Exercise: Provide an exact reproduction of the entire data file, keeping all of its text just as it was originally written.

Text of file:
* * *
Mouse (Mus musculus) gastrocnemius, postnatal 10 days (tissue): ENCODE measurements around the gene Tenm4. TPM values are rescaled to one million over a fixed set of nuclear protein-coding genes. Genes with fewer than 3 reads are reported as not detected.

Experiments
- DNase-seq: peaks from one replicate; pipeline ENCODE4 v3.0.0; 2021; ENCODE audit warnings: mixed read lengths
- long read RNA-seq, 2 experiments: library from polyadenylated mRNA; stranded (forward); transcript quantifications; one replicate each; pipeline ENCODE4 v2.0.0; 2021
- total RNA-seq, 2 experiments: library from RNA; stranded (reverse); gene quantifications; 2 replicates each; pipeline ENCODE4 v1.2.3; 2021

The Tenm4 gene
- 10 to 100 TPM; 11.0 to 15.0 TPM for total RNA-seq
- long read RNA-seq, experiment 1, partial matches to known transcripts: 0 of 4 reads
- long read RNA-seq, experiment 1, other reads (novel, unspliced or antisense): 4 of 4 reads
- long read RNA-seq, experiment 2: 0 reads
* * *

Mouse (Mus musculus) gastrocnemius, postnatal 10 days (tissue): ENCODE measurements around the gene Tenm4. TPM values are rescaled to one million over a fixed set of nuclear protein-coding genes. Genes with fewer than 3 reads are reported as not detected.

Experiments
- DNase-seq: peaks from one replicate; pipeline ENCODE4 v3.0.0; 2021; ENCODE audit warnings: mixed read lengths
- long read RNA-seq, 2 experiments: library from polyadenylated mRNA; stranded (forward); transcript quantifications; one replicate each; pipeline ENCODE4 v2.0.0; 2021
- total RNA-seq, 2 experiments: library from RNA; stranded (reverse); gene quantifications; 2 replicates each; pipeline ENCODE4 v1.2.3; 2021

The Tenm4 gene
- 10 to 100 TPM; 11.0 to 15.0 TPM for total RNA-seq
- long read RNA-seq, experiment 1, partial matches to known transcripts: 0 of 4 reads
- long read RNA-seq, experiment 1, other reads (novel, unspliced or antisense): 4 of 4 reads
- long read RNA-seq, experiment 2: 0 reads